(BAGHDAD, Iraq, July 17th, 2004, 8:50 a.m.) -- A car bomb struck the Iraqi justice minister's convoy as it passed through western Baghdad on Saturday, killing four of his bodyguards. The minister was unhurt in the blast, one of several bloody attacks across Iraq and the latest attempt on the life of a top government official.
The blast hit the tail end of Justice Minister Malik Dohan al-Hassan's convoy at an intersection 500 yards from his home. About the same time, a car bomb exploded outside an Iraqi National Guard headquarters in Mahmudiyah, 20 miles south of Baghdad. Two people were killed and 47 were wounded, hospital officials said.
Loae Hassan, one of al-Hassan's bodyguards, said several members of the justice minister's security detail were killed in the convoy blast, which destroyed three vehicles. The Health Ministry put the number at four -- among them the minister's nephew.
"A car was parking on the opposite direction of the road, when the driver, God curse him, saw us and exploded himself," said Hassan.
"My understanding is that the minister is fine," said Col. Michael Formica, commander of the U.S. 1st Cavalry Division's 2nd Brigade.
Insurgents have targeted officials in the interim Iraqi government for assassination because of their decision to work with American forces. Guerillas see the Iraqi officials as collaborators.
The blast that struck the minister's convoy carved a crater yards in diameter and two feet deep into the pavement. Flames lapped the charred shell of one car stopped alongside a pylon supporting a bridge.
Emergency personnel struggled to load a limp body into the back of an ambulance and then sped off, bouncing up on a curb to avoid a police vehicle parked in the middle of the road. A helicopter hovered overhead.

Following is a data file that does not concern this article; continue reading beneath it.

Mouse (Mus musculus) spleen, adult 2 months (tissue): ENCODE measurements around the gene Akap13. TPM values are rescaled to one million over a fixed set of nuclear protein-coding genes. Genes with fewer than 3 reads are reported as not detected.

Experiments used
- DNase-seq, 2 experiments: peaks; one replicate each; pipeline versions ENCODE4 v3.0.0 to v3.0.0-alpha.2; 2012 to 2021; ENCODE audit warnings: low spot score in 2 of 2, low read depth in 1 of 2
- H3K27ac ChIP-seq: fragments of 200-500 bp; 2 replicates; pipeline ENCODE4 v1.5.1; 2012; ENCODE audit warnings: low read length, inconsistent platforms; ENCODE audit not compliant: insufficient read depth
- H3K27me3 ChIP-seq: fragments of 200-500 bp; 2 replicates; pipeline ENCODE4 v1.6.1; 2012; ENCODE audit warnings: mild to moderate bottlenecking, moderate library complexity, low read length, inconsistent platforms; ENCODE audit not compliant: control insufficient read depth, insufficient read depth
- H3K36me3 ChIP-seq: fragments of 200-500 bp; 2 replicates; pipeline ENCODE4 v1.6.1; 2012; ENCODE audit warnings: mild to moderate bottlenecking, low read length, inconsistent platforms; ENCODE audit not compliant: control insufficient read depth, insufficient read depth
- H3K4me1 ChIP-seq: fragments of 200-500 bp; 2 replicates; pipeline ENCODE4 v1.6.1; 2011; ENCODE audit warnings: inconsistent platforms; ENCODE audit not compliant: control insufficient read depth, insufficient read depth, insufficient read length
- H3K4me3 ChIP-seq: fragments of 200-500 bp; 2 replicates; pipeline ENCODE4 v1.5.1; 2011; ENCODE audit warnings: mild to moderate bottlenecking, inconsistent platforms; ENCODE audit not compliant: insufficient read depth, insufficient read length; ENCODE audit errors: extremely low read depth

Earlier this week, militants killed the governor of Nineveh province and a senior official in the Industry Ministry. Guerillas also attacked a convoy of Foreign Ministry officials, killing one and wounding two others.
In the other car bombing Saturday, prospective recruits were waiting to get into the headquarters, said Dr. Dawoud Jassim Taie, director of the Mahmudiyah Hospital. Six of the wounded were National Guard troops while the rest were prospective recruits, he said.
National Guard troops became suspicious of a parked car near a checkpoint and opened fire, said one officer, who declined to be named. The bomb went off about 30 feet from the checkpoint.
Shortly afterward, insurgents lobbed a hand grenade at a police patrol in the same neighborhood, badly wounding two police officers, said police Maj. Hashim Raed. Also Saturday, a roadside bomb detonated near a police vehicle in the western Baghdad district of Hay al-Jameia, wounding four officers, police Lt. Alaa Adnan said.
It was possible the attacks were tied to the date: Saturday marked the 36th anniversary of the coup that brought the Baath party to power in Iraq.